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Why Are Seed Oils Bad For You?

Why Are Seed Oils Bad For You?

Are Seed Oils Bad For You?

If you spend any amount of time online or on social media, you've likely seen a discussion about seed oils and whether seed oils are heart healthy as we've been told in the past, or whether seed oils are bad for you, or whether seed oils are toxic. A large part of why seed oils are being discussed so much recently is due to popular and influential podcast host Joe Rogan having on "Carnivore MD" Paul Saladino who warned listeners about what he views as the dangers of seed oils. He went on to encourage people to cook with animal fats or butter instead. 

WHAT ARE SEED OILS?

Seed Oils are types of vegetable oils which come from the seeds of a plant or vegetable as opposed to from the fruit of a plant or vegetable. Most commonly used vegetable oils are actually seed oils. Common seed oils include the following... Soybean oil, Canola Oil, Vegetable Oil, Corn Oil, Peanut Oil, Rice Bran Oil, Sesame Oil, Cottonseed Oil, Rapeseed Oil, Safflower Oil, and Sunflower Oil. 

HOW ARE SEED OILS PRODUCED?

One common criticism of seed oils is how much has to go into producing seed oils such as the use of genetically modified plants, heating the fruits or vegetables at high heats, using petroleum based solvents to extract the oils and acids to remove waxy solids. This compared to something like tallow or animal fats which don't undergo any of these treatments or something like butter which made simply by just churning cream until fats separate from the liquid and t he butter becomes a semi solid state.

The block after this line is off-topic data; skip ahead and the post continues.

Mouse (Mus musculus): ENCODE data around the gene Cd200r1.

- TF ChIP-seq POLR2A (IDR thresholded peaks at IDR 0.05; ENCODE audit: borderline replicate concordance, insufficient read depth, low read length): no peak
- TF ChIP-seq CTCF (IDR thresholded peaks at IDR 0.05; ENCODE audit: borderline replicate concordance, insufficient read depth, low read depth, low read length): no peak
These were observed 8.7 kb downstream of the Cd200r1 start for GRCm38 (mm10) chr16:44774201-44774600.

So here's the "unnatural" process of making seed oils. Let's take Canola for example. In order to make canola oil you first have to get canola seeds. Canola is made from a genetically modified type of rapeseed, that seed needs a new name by the way, I'm surprised it made it through the #metoo era. 

The rapseseed is then heated to high temperatures so that they oxidize and become rancid. It's then processed with a petroleum solid to extract the oils at which point more heat is added along with acid to remove waxy solids that form during the initial processing. 

The oil is then further treated with more oils to improve the color and lastly is deodorized to mask the bad smell that comes from the chemical processing. As a laymen, when given the choice between cooking with tallow, bacon fat or butter versus heavily processed seed oils, it just seems like that is a more natural and healthier way of doing things.